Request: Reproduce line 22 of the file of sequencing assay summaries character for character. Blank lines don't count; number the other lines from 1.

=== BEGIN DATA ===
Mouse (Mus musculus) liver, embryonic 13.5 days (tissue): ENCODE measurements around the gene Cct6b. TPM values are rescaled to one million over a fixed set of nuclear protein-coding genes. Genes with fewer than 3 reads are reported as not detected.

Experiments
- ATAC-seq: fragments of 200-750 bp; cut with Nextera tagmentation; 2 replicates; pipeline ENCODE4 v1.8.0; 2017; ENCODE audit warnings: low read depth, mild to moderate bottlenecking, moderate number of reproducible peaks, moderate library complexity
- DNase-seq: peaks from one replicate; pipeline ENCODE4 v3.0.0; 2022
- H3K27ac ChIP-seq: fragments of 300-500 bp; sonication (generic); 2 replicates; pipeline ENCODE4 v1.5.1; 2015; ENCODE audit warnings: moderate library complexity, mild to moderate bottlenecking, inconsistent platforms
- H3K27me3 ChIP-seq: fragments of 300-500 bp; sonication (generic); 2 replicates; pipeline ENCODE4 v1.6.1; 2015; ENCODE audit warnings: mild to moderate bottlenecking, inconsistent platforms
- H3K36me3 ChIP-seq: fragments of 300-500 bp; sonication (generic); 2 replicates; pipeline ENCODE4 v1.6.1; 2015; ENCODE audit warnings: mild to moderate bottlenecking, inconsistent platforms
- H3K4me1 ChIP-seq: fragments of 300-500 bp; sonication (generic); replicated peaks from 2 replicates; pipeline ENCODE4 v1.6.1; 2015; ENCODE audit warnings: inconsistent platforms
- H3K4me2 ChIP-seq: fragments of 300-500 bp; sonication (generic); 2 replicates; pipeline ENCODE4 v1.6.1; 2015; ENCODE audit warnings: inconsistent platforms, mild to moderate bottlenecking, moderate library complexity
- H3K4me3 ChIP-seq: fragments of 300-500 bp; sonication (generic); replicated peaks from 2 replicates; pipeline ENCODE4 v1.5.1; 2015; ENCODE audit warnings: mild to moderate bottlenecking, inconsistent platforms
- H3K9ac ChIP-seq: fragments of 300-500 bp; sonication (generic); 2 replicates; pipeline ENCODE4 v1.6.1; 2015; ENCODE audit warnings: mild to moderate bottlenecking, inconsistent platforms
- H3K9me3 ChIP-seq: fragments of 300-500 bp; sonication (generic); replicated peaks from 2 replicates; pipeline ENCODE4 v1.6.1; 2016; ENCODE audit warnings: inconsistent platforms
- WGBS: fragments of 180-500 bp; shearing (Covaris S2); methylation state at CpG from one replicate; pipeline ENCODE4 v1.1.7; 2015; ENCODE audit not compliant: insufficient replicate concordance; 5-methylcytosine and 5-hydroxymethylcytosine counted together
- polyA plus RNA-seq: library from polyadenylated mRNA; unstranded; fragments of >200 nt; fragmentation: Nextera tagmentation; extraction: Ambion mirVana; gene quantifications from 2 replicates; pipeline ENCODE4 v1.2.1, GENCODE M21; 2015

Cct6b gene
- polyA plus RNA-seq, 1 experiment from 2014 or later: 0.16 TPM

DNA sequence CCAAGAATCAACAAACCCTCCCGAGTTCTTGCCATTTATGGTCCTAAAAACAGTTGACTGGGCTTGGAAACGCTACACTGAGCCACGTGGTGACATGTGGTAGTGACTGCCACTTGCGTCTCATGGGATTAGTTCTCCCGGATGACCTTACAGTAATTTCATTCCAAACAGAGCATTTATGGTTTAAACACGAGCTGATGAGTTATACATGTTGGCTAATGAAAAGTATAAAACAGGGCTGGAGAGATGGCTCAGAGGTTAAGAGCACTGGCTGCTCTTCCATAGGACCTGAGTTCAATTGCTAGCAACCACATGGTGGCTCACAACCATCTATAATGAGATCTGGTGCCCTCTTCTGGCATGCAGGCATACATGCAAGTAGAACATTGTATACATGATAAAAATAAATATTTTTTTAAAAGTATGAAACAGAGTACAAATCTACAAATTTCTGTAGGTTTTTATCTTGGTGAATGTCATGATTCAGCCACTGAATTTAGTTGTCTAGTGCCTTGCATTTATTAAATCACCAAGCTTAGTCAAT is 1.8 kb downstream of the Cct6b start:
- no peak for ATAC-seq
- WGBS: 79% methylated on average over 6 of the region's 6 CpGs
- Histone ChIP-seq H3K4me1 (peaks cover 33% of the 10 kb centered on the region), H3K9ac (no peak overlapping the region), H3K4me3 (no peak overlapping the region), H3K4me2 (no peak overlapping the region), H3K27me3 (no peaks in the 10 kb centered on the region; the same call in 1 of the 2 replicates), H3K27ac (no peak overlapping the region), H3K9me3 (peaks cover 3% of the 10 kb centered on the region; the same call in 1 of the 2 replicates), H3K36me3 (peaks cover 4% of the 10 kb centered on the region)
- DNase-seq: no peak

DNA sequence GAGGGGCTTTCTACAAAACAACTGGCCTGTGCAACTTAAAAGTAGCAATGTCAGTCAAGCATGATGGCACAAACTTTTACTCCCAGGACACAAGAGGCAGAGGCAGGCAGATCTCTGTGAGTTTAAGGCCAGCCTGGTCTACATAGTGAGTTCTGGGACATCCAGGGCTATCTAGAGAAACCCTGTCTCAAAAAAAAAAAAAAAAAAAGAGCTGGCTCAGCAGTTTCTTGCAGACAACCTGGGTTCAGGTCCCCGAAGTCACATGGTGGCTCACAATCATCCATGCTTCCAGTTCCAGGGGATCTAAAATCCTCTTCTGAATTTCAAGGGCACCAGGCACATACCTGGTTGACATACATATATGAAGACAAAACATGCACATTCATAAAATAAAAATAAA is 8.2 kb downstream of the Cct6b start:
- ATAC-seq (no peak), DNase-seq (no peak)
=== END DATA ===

DNA sequence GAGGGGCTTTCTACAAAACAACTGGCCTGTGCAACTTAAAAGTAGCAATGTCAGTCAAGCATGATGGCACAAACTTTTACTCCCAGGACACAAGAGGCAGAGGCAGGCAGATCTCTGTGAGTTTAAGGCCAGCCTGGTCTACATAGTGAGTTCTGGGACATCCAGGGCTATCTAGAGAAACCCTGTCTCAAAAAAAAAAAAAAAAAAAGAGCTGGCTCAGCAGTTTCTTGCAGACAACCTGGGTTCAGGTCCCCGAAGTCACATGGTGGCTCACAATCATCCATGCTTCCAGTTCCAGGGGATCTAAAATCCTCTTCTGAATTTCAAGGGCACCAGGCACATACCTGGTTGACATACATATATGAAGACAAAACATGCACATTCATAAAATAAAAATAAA is 8.2 kb downstream of the Cct6b start: